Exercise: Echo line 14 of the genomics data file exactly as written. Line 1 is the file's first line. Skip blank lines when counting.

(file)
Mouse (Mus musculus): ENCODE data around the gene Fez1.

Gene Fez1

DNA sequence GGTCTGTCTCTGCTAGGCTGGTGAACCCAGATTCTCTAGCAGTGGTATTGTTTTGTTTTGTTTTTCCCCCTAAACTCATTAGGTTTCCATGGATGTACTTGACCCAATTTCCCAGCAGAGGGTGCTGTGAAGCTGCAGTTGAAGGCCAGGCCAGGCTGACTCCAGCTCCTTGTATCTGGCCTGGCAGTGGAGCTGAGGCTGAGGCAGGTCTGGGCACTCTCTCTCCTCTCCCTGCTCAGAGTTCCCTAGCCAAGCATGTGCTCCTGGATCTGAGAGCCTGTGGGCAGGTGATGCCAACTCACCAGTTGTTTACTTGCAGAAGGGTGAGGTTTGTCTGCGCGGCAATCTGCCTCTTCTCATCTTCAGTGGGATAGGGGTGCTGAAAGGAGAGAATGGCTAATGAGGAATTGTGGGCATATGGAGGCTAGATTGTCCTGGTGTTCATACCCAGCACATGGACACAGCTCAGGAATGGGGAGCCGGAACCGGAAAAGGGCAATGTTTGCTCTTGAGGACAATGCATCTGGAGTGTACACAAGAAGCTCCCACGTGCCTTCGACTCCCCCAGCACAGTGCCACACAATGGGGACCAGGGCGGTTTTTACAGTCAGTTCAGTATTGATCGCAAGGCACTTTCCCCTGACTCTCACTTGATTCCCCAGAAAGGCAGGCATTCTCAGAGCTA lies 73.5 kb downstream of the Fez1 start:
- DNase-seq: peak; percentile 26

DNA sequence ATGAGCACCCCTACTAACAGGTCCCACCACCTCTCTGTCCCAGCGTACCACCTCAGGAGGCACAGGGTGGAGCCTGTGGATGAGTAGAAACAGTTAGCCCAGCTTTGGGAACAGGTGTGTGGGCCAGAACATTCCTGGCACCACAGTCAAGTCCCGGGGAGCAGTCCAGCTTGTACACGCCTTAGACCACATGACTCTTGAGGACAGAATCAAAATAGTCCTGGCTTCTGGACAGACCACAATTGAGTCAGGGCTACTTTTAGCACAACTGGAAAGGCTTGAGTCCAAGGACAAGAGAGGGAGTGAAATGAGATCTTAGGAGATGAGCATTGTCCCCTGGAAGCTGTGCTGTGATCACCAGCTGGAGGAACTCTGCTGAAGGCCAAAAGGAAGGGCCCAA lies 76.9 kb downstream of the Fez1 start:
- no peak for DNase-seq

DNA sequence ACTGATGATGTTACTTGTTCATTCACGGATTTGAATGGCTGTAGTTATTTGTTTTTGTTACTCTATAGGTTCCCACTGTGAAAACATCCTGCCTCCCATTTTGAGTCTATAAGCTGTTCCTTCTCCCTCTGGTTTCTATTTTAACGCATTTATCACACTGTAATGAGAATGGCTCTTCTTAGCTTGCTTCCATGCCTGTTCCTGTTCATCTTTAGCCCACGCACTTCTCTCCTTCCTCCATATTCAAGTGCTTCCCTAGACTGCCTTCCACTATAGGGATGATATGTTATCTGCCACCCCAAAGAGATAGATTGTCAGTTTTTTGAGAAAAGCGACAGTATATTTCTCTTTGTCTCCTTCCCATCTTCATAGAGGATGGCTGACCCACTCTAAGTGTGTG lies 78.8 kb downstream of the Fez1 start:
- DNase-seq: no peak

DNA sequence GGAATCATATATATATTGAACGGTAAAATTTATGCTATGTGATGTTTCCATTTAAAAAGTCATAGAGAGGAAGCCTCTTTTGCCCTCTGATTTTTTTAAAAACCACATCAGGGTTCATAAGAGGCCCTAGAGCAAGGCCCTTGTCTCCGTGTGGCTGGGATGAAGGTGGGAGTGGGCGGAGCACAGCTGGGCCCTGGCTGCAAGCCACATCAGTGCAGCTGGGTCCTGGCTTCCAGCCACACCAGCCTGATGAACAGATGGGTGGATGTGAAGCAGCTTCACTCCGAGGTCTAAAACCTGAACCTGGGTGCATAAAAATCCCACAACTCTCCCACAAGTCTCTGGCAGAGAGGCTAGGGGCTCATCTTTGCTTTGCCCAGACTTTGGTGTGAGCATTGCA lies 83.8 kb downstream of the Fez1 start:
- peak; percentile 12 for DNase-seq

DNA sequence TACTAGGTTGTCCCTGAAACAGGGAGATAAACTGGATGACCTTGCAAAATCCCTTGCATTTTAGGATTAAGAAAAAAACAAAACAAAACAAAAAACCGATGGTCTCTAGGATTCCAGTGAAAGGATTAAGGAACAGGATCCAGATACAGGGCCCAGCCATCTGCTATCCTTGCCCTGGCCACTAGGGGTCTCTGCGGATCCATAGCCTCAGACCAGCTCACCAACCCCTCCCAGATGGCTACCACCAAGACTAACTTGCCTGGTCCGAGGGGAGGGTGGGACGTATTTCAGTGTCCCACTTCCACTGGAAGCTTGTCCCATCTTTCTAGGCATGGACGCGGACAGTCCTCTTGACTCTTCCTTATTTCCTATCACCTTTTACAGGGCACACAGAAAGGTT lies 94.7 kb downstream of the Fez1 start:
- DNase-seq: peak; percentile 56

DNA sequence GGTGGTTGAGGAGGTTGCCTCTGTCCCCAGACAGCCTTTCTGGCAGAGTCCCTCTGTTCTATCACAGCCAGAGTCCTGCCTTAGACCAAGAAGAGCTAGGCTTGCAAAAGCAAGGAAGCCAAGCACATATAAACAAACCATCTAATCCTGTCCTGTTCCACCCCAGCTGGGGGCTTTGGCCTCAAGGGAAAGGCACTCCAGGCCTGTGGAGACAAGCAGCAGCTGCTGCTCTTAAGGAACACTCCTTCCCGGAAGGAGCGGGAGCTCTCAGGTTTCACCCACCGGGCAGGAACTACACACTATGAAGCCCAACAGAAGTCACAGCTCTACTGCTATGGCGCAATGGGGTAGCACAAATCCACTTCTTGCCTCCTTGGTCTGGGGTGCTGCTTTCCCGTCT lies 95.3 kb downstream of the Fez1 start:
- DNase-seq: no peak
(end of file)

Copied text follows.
- DNase-seq: no peak